By: Nancy Mathieson and Mark Glennon*


Country Club Hills, a suburb of Chicago, seems intent on making itself the poster child for poor financial reporting. A reader recently alerted us to its plight, which indeed looks bad, but just how bad is hidden by the shoddiest municipal financial reporting we have seen.


The city appears to be living day-to-day, short of cash, because its City Council minutes from last month say it’s issuing payment vouchers, just as it did last year at this time. That sets off an alarm, but if you look for data similar to what other towns and cities report, in hopes of getting an explanation and clearer picture, you won’t find it.


It’s an old story for Country Club Hills. In 2011, the Better Government Association and WGN reported on their joint investigation into the city, including concerns about a possible $8 million unaccounted for.  Country Club Hills Mayor Dwight Welch was also questioned about personal spending charged to the city, allegedly racking up a long list of dubious expenses at places like Hooters, Build-a-Bear, the Apple Store, Niketown and the Disney Store, plus an all-expense paid undercover police vehicle. The city council approved a $36,000 allowance for city business for the mayor but, according to the BGA/WGN investigation, he overspent it. “He is acting like a CEO of a 500 company with profits of billions of dollars a year and perhaps the capacity to give him some perks,” said BGA President Andy Shaw back in 2011.


Chicago Magazine earlier said he appears to enjoy an all-expenses paid lifestyle. He justified spending $40,000 of campaign funds on his house by saying it was his campaign headquarters, according to the Southtown Star, and their list of suspicious items goes on and on.


In response to the probe, in November 2011 the city council voted unanimously not to use the mayor’s appointed auditor but an independent auditor to review their books. Residents also called for a state and federal investigation of the city’s accounting practices.


Aside from the mayor’s own expenditures, the city itself, with 16,000 residents, may have overspent under his tenure. During 2006, the city took out a $16 million municipal bond and began construction on a $5 million amphitheater, a $2 million fire station and various infrastructure improvement projects.


After 27 years as mayor of Country Club Hills, Dwight Welch is completing his final term of office, but he is not going out easily. Last year, three aldermen who had been critical of Welch placed a term limits referendum on the ballot that passed, prohibiting Welch for running again in April.


The city’s finances, however, are still hopelessly obscured. The most recently published financial statements go back to 2012. A 2014 auditor’s report on those financial statements said they could not give a clean opinion on the 2012 statements because the city couldn’t provide appropriate supporting documentation for a significant amount of items.


Don’t expect to find current information about pension problems, either. All we could find came from FOIA’d reports from the Illinois Department of Insurance. Those reports indicate the city’s police and fire pensions were only 57% and 55% funded as of May 2013. Their total unfunded liability at that time was $19.8 million, a major problem for a city that had just $23 million in total revenue in 2012.


Minutes from a city council meeting on March 24th of last year posted to the city website show some of the problems arising from delinquent and inadequate financial reports:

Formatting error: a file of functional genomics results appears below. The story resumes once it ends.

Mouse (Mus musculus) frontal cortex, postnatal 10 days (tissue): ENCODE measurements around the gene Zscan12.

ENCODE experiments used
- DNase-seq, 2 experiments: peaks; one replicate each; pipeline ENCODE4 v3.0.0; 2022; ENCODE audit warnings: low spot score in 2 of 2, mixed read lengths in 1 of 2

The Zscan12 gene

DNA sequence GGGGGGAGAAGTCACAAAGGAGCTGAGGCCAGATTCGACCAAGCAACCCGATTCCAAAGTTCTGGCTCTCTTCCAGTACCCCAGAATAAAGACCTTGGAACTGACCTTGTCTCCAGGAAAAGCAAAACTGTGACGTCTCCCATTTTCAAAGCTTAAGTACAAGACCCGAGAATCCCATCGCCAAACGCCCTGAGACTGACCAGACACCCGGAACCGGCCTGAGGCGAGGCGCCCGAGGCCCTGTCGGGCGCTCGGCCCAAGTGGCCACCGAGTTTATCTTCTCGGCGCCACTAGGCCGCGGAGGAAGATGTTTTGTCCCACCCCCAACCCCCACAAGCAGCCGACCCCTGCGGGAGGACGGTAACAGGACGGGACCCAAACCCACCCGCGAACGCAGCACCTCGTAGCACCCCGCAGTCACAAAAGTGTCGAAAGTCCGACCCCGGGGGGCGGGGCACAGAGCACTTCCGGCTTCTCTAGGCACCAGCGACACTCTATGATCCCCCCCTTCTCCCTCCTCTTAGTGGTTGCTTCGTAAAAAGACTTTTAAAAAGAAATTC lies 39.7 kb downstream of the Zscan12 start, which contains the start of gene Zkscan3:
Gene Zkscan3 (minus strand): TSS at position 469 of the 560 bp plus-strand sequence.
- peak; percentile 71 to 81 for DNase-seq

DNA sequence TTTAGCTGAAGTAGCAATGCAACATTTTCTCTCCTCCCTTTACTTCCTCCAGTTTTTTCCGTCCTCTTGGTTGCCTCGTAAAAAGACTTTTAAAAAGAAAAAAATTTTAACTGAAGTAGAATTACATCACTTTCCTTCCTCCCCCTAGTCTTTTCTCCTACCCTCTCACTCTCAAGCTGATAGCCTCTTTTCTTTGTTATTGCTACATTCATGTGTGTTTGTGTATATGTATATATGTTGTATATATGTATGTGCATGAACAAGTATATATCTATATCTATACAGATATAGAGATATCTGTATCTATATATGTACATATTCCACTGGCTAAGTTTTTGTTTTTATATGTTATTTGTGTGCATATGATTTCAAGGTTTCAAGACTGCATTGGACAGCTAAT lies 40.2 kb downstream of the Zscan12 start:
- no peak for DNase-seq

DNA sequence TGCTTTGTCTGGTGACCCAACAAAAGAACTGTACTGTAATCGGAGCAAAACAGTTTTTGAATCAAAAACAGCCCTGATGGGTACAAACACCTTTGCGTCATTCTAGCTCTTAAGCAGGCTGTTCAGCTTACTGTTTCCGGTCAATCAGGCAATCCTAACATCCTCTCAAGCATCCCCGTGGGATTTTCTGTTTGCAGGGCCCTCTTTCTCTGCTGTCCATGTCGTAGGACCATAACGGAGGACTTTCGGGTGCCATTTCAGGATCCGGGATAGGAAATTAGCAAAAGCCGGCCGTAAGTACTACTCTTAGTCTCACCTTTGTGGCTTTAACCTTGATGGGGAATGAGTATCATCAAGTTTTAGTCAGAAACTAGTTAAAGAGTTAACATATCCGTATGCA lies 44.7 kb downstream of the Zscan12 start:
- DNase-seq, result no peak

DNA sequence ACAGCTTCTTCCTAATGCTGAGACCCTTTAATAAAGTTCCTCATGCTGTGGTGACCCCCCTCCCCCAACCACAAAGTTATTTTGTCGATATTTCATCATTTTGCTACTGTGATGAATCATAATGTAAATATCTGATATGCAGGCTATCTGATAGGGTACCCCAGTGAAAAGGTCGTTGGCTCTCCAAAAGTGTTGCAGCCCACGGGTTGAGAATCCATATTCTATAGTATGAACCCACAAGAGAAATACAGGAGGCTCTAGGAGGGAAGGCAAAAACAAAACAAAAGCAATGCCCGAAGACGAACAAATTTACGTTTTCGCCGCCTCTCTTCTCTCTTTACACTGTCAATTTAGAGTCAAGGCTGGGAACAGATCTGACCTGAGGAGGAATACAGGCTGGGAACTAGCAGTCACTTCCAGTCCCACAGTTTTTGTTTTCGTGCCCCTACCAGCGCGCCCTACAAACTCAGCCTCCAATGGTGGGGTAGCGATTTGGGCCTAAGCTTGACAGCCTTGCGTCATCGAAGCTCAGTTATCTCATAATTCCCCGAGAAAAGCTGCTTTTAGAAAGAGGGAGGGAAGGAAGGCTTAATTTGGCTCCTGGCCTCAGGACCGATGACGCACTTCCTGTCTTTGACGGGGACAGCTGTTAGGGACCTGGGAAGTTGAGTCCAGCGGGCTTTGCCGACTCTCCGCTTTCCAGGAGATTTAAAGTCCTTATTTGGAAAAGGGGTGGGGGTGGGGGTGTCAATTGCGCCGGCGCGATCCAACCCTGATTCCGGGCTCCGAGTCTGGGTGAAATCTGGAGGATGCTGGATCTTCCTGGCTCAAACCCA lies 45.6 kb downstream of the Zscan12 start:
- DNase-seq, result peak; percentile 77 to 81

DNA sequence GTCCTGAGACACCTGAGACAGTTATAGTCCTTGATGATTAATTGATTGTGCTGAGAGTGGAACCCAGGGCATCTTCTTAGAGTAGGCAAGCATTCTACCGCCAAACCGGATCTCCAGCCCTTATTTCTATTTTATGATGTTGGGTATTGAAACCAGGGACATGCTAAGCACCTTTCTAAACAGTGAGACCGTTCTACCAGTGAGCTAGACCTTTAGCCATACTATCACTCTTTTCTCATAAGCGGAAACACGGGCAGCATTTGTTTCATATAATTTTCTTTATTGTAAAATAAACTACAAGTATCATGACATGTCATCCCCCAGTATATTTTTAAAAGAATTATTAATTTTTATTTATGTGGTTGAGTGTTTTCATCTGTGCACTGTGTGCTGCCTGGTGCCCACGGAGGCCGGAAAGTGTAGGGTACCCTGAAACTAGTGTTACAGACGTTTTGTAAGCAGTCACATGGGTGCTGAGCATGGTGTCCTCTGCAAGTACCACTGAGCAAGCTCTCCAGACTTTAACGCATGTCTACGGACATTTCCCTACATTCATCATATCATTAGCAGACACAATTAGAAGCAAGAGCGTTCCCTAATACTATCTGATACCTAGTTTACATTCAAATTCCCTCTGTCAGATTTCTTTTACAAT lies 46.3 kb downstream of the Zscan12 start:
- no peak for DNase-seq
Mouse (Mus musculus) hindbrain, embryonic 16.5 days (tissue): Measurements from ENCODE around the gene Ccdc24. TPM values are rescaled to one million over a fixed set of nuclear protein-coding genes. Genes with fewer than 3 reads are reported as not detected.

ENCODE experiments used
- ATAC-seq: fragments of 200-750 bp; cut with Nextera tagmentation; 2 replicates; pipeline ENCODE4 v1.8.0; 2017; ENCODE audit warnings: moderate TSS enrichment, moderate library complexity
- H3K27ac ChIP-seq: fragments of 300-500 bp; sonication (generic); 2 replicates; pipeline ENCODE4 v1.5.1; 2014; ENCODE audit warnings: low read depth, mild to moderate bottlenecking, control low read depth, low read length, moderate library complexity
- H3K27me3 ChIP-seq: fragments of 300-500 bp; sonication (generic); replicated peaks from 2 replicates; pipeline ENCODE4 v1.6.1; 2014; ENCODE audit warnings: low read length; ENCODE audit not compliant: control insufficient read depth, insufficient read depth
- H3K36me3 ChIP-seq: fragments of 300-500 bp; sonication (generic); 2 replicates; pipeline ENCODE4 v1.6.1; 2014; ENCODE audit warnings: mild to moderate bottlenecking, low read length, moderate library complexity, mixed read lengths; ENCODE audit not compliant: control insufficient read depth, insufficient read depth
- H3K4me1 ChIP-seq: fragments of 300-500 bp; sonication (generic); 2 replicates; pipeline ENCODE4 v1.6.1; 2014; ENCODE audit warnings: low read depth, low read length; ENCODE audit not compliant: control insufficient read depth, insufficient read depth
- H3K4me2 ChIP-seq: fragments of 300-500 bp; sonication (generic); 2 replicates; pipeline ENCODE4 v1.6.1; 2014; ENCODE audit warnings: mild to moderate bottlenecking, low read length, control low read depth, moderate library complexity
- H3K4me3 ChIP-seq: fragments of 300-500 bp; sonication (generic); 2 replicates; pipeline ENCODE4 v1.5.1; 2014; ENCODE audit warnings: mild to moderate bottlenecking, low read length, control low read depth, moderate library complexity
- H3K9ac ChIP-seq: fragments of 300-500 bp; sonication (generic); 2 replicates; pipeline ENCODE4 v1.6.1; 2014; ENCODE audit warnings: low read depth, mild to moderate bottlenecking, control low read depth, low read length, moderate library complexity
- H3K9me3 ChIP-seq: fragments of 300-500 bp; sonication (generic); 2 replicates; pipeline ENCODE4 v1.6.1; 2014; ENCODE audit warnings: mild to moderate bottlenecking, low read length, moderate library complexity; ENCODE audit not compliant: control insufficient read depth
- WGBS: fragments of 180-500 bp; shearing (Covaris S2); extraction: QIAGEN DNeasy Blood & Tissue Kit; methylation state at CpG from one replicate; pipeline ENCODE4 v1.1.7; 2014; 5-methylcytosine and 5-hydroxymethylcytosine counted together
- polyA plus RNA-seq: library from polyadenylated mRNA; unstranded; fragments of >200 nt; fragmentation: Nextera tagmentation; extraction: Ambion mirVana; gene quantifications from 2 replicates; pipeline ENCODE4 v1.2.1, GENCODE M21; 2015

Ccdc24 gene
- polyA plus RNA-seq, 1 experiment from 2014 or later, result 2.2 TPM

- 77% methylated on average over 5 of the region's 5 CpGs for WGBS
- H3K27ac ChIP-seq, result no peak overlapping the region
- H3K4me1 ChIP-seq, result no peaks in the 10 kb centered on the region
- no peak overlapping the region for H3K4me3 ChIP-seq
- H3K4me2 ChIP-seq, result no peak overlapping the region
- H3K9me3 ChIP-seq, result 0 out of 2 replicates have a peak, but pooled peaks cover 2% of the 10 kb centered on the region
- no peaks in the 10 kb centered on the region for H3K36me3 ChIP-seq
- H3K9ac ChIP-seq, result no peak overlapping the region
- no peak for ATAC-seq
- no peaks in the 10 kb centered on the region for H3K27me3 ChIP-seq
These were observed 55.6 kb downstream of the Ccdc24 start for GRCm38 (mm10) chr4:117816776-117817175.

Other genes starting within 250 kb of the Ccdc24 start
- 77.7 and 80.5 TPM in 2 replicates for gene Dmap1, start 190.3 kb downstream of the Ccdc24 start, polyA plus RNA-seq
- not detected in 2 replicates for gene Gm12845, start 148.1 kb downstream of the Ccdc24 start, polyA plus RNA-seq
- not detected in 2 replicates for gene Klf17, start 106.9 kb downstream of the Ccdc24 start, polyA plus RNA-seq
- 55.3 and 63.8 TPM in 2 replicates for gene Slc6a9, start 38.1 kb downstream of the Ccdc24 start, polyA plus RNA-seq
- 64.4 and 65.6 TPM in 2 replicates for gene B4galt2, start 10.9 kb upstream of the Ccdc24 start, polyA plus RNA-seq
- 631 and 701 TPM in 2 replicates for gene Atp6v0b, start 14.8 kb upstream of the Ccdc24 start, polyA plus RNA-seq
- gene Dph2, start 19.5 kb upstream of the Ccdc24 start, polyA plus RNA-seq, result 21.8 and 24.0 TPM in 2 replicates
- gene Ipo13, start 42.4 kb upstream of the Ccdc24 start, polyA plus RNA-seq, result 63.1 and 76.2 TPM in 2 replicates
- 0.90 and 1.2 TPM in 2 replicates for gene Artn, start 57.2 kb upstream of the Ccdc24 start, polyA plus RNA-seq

Mayor Welch stated that there are two outstanding fiscal year audits and that the forensic audit needs to be released to the City. City Attorney, John Murphey stated that the Inspector General had stated that the audit could be released to the City Council. Mayor Welch stated that grants could not be received from the IDNR (Illinois Dept. of Natural Resources) because of incomplete audits; that the audits should be completed and a CPA should be hired for the City. A heated discussion ensued with Alderman Lockett addressing issues of missing monies in the amounts of $40,000 and $6.5 million, Mayor Welch stating that there are seven civil rights suits pending against the City and the treasurer stating that she feels the staff is unable to do their jobs with integrity because of the corporate culture set by the Mayor.


At last year’s May 12th city council meeting, Mayor Welch said the results of the recent forensic audit and an I.R.S. audit would be posted on the city website. A current review of the site does not show those documents.


Finally, Mayor Welch’s bio says he has been an adjunct professor for several colleges and that, “as a Graduate School professor,” his curriculum included government finance classes. He is “nationally recognized financial expert in city government operations,” it says.


Homeowners in working class cities like Country Club Hills have much of their lives’ savings invested in their homes, and the value of those investments depends heavily on their city’s financial condition. If financial disclosures this inadequate occurred in association with many other types of investments, legal action would ensue.


*Nancy Mathieson is Contributing Editor of WirePoints. She has a 30-year career in business, securities regulation and public policy.  She held positions as staff auditor at the Chicago Mercantile Exchange (CME) and Director of Market Surveillance at the New York Stock Exchange (NYSE). Most recently, Nancy was Operations Director at Truth in Accounting, a Chicago non-profit whose mission is to promote transparency in government financial reporting. In this role, she directed Accounting teams in grant-funded research studies on the financial condition of state and local municipalities.


Mark Glennon is founder of WirePoints